He made ten basins of bronze, one basin held forty baths; each basin was four cubits, and on each of the ten stands was one basin. Then he set the stands, five on the right side of the house and five on the left side of the house; and he set the sea of cast metal on the right side of the house eastward toward the south.

Now Hiram made the basins and the shovels and the bowls. So Hiram finished doing all the work which he performed for King Solomon in the house of the Lord: the two pillars and the two bowls of the capitals which were on the top of the two pillars, and the two networks to cover the two bowls of the capitals which were on the top of the pillars; and the four hundred pomegranates for the two networks, two rows of pomegranates for each network to cover the two bowls of the capitals which were on the tops of the pillars; and the ten stands with the ten basins on the stands; and the one sea and the twelve oxen under the sea; and the pails and the shovels and the bowls; even all these utensils which Hiram made for King Solomon in the house of the Lord were of polished bronze. In the plain of the Jordan the king cast them, in the clay ground between Succoth and Zarethan. Solomon left all the utensils unweighed, because they were too many; the weight of the bronze could not be ascertained.

Solomon made all the furniture which was in the house of the Lord: the golden altar and the golden table on which was the bread of the Presence; and the lampstands, five on the right side and five on the left, in front of the inner sanctuary, of pure gold; and the flowers and the lamps and the tongs, of gold; and the cups and the snuffers and the bowls and the spoons and the firepans, of pure gold; and the hinges both for the doors of the inner house, the most holy place, and for the doors of the house, that is, of the nave, of gold.

Thus all the work that King Solomon performed in the house of the Lord was finished. And Solomon brought in the things dedicated by his father David, the silver and the gold and the utensils, and he put them in the treasuries of the house of the Lord.

2 Chronicles 4

Then he made a bronze altar, twenty cubits in length and twenty cubits in width and ten cubits in height. Also he made the cast metal sea, ten cubits from brim to brim, circular in form, and its height was five cubits and its circumference thirty cubits. Now figures like oxen were under it and all around it, ten cubits, entirely encircling the sea. The oxen were in two rows, cast in one piece. It stood on twelve oxen, three facing the north, three facing west, three facing south and three facing east; and the sea was set on top of them and all their hindquarters turned inwards. It was a handbreadth thick, and its brim was made like the brim of a cup, like a lily blossom; it could hold 3,000 baths. He also made ten basins in which to wash, and he set five on the right side and five on the left to rinse things for the burnt offering; but the sea was for the priests to wash in.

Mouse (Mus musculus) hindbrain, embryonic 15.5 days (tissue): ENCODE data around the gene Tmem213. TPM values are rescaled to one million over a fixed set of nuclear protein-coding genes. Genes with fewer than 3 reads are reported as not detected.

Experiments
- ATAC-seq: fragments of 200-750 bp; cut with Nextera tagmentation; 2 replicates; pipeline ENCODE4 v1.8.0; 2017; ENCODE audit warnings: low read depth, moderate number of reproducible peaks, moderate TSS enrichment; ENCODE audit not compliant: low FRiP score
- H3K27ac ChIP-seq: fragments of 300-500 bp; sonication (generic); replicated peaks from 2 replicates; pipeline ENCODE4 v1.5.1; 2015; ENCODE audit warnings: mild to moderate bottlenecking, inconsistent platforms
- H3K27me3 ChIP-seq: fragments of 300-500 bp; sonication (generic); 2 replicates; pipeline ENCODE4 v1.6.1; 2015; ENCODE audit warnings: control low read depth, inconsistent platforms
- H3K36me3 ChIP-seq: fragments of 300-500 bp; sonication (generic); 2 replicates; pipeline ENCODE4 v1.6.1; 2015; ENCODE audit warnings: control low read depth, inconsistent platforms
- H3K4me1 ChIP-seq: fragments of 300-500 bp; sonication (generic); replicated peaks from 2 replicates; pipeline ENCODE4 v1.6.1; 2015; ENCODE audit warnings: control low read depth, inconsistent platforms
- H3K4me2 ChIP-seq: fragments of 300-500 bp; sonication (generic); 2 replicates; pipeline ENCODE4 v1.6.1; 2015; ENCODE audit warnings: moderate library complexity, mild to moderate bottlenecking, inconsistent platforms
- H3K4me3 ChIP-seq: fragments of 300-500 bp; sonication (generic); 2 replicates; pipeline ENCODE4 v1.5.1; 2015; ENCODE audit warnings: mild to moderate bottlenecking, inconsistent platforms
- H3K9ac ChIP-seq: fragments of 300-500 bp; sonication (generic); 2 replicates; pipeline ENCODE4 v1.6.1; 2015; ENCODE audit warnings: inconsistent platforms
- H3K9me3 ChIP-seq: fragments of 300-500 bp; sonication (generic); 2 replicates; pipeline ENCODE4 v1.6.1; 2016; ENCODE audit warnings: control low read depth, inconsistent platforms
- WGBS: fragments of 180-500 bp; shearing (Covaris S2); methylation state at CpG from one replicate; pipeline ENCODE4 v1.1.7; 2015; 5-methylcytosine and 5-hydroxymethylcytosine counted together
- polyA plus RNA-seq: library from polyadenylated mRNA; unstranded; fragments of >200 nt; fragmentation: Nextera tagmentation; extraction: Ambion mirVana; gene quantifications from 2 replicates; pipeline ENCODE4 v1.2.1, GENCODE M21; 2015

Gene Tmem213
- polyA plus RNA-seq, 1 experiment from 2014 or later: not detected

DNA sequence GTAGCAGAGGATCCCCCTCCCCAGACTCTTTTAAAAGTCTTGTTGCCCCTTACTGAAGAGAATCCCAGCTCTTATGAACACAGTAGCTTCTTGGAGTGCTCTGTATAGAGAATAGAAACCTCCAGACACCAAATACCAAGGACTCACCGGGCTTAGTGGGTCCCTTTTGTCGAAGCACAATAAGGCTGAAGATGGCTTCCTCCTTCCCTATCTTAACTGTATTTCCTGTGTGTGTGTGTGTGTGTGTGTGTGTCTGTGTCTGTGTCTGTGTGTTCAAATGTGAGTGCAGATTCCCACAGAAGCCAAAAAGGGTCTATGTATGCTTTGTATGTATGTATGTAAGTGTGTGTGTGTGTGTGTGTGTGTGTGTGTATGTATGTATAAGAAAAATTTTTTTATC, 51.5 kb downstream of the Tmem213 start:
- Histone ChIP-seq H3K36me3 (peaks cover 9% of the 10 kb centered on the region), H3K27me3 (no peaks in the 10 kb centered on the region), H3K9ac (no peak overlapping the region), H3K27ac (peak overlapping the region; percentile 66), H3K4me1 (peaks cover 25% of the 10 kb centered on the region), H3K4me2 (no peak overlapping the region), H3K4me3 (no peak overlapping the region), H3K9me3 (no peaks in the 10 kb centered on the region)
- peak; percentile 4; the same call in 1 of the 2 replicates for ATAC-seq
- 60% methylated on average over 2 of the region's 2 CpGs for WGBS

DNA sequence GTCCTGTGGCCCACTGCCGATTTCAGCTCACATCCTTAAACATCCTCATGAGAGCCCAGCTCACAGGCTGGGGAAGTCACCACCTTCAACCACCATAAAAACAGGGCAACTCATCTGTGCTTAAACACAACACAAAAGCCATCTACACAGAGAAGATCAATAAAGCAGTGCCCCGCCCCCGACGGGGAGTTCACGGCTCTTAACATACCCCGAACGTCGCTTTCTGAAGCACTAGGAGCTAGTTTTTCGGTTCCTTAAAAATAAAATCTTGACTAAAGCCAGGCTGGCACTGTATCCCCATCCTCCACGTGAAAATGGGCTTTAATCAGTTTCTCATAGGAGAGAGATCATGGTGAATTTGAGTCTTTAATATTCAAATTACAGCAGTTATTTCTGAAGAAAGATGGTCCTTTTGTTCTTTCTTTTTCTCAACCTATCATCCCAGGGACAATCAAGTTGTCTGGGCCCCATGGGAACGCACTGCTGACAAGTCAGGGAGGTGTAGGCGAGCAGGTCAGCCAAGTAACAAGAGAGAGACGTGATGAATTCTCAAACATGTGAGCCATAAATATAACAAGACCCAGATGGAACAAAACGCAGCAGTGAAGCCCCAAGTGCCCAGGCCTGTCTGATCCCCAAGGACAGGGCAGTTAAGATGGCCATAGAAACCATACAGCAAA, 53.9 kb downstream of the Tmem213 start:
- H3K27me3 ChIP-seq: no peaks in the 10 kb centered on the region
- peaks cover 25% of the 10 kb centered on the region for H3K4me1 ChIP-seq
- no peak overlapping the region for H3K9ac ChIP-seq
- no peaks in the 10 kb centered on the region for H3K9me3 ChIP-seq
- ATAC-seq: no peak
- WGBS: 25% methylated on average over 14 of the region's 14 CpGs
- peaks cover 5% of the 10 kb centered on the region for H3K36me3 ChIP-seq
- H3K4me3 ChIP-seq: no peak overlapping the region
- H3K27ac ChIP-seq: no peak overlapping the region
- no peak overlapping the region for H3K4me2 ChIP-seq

Then he made the ten golden lampstands in the way prescribed for them and he set them in the temple, five on the right side and five on the left. He also made ten tables and placed them in the temple, five on the right side and five on the left. And he made one hundred golden bowls. Then he made the court of the priests and the great court and doors for the court, and overlaid their doors with bronze. He set the sea on the right side of the house toward the southeast.

Huram also made the pails, the shovels and the bowls. So Huram finished doing the work which he performed for King Solomon in the house of God: the two pillars, the bowls and the two capitals on top of the pillars, and the two networks to cover the two bowls of the capitals which were on top of the pillars, and the four hundred pomegranates for the two networks, two rows of pomegranates for each network to cover the two bowls of the capitals which were on the pillars. He also made the stands and he made the basins on the stands, and the one sea with the twelve oxen under it. The pails, the shovels, the forks and all its utensils, Huram-abi made of polished bronze for King Solomon for the house of the Lord. On the plain of the Jordan the king cast them in the clay ground between Succoth and Zeredah. Thus Solomon made all these utensils in great quantities, for the weight of the bronze could not be found out.

Solomon also made all the things that were in the house of God: even the golden altar, the tables with the bread of the Presence on them, the lampstands with their lamps of pure gold, to burn in front of the inner sanctuary in the way prescribed; the flowers, the lamps, and the tongs of gold, of purest gold; and the snuffers, the bowls, the spoons and the firepans of pure gold; and the entrance of the house, its inner doors for the holy of holies and the doors of the house, that is, of the nave, of gold.